China: The road to becoming an AI superpower will be mainly paved by Shenzhen
- Shenzhen released the country’s first-ever local regulation, effective November, dedicated to boosting the development of AI in China.
- The regulation seeks to promote the AI industry by encouraging government agencies to be the early adopters and enhance financial support to AI research in the city.
- The move by Shenzhen is part of China’s ongoing efforts to become an AI superpower.
In an assessment by fDi Intelligence in July this year, among the world quality locations when it comes to artificial intelligence (AI) operations, three Chinese cities — Beijing, Shanghai and Shenzhen — were placed in the top 10, due to the large size of their tech, electronics and AI-related industries. As China is racing to be a superpower in AI, Shenzhen in particular has been a great boost for the country, housing over 1,300 AI-related firms, according to the Shenzhen Artificial Intelligence Industry Association.
Often referred to as China’s Silicon Valley, Shenzhen is home to leading technology companies. With such a firm presence in the field, Shenzhen decided to set itself on a path to be the local hub for AI in China, and it started by releasing a local regulation dedicated to boosting the development of the technology. According to a local government conference held two weeks ago, Shenzhen officially passed their AI regulation, making it the first local government in China to establish targeted policies for the sector.
The regulation could allow Shenzhen to take a lead in what has become a 150 billion yuan (US$21.5 billion) industry in the country, according to an iiMedia Research report from February, which estimates the industry will surpass 400 billion yuan by 2025. The regulation is the result of the five-year plan made by the Chinese Communist Party and the country’s State Council for Shenzhen that granted the southern city autonomy to make decisions on a wide range of local policies.
One of the privileges accorded to Shenzhen was a free hand to explore legislation aimed at emerging industries. The regulation, which takes effect in November, seeks to promote the AI industry by encouraging government agencies to be the early adopters of related technologies and enhancing financial support to AI research in the city. According to South China Morning Post (SCMP), the Shenzhen government in particular will set up public data sharing rules and open certain types of data to businesses and institutions working in the industry.
“As a strategic technology that is expected to lead future transformations, AI has been achieving rapid growth and at the same time bringing new challenges in security, privacy and fairness. At present there is no specific legislation for the AI industry at the national level,” the Shenzhen authority said in a statement on Monday.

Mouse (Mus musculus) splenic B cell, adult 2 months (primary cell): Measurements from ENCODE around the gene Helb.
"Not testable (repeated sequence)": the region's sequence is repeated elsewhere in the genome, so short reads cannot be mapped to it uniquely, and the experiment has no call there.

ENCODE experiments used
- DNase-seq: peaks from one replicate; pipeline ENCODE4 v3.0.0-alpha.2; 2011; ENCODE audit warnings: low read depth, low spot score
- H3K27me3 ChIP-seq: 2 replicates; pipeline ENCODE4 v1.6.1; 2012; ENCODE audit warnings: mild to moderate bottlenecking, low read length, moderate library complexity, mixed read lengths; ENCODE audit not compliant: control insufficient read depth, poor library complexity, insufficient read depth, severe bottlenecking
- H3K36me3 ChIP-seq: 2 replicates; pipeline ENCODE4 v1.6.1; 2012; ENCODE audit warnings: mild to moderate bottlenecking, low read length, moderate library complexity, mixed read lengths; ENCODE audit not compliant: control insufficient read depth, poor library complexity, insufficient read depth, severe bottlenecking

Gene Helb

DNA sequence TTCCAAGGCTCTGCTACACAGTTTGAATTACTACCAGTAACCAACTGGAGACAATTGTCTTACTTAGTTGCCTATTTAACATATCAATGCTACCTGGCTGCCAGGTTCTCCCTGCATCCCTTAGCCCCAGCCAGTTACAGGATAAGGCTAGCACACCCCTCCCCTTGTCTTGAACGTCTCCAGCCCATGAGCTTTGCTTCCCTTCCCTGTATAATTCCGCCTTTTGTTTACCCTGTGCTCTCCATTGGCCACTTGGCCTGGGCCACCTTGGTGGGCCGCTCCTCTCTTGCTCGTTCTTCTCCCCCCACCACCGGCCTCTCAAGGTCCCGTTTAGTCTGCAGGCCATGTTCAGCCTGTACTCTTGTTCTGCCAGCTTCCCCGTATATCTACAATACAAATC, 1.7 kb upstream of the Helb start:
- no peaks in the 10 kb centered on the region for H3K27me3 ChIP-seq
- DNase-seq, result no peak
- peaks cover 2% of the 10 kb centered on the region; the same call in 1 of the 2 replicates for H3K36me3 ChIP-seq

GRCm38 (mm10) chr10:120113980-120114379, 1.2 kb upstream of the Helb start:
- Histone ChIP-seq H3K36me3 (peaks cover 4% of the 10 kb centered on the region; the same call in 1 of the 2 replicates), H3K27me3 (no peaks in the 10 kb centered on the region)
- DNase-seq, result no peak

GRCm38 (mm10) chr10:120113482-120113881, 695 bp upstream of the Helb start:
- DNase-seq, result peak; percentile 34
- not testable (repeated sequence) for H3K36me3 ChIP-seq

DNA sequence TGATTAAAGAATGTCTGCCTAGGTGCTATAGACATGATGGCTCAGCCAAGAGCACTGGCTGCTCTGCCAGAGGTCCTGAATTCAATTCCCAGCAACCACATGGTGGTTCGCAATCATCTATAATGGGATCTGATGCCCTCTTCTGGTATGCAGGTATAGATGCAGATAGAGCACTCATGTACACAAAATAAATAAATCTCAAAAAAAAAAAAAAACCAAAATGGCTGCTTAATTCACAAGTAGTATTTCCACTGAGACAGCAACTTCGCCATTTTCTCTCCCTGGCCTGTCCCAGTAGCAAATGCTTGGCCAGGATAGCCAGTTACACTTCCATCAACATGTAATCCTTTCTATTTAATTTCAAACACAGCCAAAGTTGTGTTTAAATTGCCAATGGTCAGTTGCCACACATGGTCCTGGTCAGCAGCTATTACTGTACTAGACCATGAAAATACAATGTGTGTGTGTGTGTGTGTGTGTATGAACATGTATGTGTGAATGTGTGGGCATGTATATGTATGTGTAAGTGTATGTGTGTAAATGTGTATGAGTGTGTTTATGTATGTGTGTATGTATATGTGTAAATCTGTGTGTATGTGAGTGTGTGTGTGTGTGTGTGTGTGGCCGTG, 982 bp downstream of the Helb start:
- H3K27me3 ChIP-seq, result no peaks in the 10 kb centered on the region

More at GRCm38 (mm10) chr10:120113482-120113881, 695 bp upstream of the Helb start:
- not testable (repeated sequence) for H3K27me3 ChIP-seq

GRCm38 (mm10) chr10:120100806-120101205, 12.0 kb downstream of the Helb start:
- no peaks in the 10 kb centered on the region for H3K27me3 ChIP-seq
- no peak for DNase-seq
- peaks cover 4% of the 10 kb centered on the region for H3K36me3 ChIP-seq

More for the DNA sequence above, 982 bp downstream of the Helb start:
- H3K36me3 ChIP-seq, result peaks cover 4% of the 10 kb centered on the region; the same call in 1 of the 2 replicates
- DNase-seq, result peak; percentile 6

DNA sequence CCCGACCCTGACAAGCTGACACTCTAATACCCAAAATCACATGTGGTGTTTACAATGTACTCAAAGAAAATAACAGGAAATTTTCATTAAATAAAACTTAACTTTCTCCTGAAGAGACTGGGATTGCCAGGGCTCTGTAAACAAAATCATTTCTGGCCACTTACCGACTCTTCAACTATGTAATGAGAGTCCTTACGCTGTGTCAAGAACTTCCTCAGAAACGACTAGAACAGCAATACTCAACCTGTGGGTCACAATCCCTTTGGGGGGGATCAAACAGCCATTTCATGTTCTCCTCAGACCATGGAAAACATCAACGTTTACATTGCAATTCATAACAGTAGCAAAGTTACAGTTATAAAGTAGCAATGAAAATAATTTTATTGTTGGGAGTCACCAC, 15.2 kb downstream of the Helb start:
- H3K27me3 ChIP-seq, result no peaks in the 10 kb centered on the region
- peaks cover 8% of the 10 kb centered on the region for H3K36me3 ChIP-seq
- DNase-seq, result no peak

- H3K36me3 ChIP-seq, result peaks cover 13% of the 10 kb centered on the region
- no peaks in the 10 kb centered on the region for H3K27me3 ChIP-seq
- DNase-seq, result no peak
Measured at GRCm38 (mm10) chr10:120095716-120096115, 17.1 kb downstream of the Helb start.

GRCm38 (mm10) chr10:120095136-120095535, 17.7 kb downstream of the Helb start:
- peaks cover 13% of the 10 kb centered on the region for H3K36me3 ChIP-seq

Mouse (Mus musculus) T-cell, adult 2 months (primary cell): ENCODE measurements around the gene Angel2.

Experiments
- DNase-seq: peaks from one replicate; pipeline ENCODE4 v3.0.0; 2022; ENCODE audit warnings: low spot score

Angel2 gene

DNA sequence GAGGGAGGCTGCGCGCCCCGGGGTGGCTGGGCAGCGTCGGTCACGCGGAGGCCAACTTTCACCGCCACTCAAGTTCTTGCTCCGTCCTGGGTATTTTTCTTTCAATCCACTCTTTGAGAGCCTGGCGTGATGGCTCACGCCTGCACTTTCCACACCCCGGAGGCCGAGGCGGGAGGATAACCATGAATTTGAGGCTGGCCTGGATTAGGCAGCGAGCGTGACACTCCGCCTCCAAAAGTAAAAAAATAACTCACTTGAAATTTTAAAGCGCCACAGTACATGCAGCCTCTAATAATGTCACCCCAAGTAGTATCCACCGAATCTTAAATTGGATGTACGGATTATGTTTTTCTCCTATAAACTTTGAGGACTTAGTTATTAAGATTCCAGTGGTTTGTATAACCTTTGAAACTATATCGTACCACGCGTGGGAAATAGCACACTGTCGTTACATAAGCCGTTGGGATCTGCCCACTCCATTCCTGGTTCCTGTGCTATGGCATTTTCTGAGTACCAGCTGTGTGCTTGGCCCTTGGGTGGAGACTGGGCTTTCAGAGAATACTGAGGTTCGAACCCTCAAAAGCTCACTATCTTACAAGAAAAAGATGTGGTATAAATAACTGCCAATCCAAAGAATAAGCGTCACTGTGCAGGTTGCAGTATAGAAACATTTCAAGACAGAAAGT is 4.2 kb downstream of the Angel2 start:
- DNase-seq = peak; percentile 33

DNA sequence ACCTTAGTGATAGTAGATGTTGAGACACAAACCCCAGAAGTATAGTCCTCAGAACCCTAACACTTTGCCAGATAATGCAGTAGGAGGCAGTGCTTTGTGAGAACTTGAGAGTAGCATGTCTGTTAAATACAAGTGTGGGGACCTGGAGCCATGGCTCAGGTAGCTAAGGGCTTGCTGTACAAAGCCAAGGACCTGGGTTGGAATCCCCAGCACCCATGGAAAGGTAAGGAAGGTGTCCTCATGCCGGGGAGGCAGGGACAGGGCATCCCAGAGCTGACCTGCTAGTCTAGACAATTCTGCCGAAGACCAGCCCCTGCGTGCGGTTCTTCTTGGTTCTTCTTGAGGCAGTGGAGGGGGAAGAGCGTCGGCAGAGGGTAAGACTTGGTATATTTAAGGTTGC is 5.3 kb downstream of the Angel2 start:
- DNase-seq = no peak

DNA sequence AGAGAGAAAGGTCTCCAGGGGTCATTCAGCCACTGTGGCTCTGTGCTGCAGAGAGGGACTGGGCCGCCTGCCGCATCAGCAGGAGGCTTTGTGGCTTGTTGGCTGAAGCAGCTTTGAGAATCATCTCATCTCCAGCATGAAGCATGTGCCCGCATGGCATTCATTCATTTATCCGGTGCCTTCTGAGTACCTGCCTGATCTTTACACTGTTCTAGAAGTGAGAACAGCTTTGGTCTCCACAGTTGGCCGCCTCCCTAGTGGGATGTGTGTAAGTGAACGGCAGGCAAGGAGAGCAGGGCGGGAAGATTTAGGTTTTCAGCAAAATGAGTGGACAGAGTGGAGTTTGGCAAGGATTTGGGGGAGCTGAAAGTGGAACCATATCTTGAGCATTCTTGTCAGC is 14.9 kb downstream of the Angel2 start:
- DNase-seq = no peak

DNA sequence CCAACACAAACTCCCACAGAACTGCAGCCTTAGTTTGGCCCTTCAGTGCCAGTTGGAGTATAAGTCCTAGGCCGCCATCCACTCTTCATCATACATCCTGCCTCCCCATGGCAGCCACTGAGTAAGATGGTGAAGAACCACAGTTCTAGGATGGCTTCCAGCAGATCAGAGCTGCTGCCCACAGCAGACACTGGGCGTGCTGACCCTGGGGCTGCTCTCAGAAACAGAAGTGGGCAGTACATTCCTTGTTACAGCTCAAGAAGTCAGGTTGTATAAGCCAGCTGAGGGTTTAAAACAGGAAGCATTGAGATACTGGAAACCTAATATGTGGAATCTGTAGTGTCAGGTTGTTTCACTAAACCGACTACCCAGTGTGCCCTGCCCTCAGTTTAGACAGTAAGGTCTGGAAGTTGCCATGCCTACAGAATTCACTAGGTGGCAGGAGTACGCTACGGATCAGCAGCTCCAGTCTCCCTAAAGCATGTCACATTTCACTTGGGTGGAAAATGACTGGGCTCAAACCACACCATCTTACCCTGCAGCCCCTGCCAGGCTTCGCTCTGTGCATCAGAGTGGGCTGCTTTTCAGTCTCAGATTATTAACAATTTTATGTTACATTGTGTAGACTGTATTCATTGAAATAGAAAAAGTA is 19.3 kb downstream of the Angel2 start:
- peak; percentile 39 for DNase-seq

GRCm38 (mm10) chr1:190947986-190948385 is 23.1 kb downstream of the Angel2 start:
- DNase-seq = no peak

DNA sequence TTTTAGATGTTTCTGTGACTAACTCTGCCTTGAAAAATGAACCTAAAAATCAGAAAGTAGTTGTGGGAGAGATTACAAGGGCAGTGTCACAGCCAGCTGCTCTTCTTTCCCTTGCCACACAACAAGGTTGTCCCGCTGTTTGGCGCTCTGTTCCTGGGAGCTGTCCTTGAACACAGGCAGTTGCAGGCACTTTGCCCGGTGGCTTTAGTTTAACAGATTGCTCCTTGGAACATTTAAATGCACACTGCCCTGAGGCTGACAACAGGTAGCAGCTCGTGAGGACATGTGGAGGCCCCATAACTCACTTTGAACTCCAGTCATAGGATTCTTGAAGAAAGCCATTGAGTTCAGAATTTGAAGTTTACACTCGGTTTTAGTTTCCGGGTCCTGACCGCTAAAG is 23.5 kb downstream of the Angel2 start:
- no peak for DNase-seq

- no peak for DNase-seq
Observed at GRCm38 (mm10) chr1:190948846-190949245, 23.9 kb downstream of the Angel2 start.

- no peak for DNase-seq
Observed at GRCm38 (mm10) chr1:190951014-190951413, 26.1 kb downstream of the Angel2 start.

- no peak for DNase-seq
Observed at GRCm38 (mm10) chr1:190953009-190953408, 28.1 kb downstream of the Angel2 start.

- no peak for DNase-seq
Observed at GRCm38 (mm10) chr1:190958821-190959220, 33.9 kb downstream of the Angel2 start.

“It is necessary to integrate the global AI governance system and Shenzhen’s current situation to regulate the AI industry in our city in an orderly manner and explore the Chinese plan for AI governance,” it added. In general, the move by Shenzhen – home to over 1,300 AI-related firms, according to the Shenzhen Artificial Intelligence Industry Association – is part of China’s ongoing efforts to become an AI superpower.
However, it has not been an easy journey for China, despite its advancement, as many of China’s key businesses in the industry are struggling to turn a profit. China’s AI ambitions have also been facing headwinds from US restrictions on access to advanced chips.
What does the new AI regulations in China entail?
The final regulation came out far shorter than its draft document unveiled last June, which contained some proposals that have been scrapped. One of the deleted proposals was a fast-track review system for approving the testing of medical AI products. The final regulation simply encourages local medical institutions to adopt AI products and services such as imaging and data processing, medical data mining and auxiliary decision-making tools.
Besides that, AI products and services in Shenzhen deemed to be low risk will be made to undergo testing and trials, even when local and national standards are lacking, as long as they meet international standards. The government plans to define what it means to be low-, medium- or high-risk technology. The regulation also requires the government to establish an AI ethics committee that will draw up safety guidelines and research the technology’s impact on data protections, employment and other social issues.
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